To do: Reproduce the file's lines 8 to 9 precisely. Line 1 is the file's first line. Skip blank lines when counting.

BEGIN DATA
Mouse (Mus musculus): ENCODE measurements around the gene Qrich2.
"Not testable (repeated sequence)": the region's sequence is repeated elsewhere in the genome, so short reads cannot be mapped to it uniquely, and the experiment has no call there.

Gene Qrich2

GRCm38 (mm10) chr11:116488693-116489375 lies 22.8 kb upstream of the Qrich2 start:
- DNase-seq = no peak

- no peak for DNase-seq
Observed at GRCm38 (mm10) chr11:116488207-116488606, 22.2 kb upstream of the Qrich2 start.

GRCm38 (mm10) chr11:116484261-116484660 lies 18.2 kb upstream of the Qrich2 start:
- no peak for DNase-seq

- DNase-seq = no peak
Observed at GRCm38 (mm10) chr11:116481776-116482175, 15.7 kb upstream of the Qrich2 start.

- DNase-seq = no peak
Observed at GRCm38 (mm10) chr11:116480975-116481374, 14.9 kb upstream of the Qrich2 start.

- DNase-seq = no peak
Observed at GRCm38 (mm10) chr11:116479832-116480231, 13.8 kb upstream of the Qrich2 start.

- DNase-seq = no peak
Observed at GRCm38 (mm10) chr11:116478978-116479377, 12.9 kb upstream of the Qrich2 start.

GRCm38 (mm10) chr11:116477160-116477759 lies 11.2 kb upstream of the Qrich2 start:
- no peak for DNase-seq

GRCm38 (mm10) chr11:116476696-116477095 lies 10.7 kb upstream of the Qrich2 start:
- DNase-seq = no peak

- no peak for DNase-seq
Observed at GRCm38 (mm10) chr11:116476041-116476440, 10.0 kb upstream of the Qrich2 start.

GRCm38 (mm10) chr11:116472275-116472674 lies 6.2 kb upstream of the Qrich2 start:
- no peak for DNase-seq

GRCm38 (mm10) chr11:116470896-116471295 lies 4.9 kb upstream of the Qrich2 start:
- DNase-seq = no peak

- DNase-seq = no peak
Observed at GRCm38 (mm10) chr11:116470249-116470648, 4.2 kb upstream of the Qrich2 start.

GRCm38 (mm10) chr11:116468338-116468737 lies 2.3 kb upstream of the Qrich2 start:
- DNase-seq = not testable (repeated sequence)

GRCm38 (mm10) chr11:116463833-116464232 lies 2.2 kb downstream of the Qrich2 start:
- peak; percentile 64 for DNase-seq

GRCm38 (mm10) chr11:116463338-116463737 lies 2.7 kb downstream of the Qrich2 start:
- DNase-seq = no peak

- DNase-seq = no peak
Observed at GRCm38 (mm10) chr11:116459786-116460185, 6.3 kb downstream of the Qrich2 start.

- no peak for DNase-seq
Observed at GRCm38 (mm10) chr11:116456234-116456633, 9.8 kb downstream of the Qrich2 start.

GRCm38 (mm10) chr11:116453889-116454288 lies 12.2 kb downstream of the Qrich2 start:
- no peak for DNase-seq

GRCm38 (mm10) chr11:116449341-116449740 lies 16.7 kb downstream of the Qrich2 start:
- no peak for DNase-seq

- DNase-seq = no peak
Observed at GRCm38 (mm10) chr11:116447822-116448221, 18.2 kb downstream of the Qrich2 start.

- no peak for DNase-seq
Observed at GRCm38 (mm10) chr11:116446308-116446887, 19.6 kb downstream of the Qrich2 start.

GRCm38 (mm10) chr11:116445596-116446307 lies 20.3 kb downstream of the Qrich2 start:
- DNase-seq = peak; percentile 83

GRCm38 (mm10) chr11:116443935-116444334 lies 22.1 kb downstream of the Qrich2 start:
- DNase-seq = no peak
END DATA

GRCm38 (mm10) chr11:116484261-116484660 lies 18.2 kb upstream of the Qrich2 start:
- no peak for DNase-seq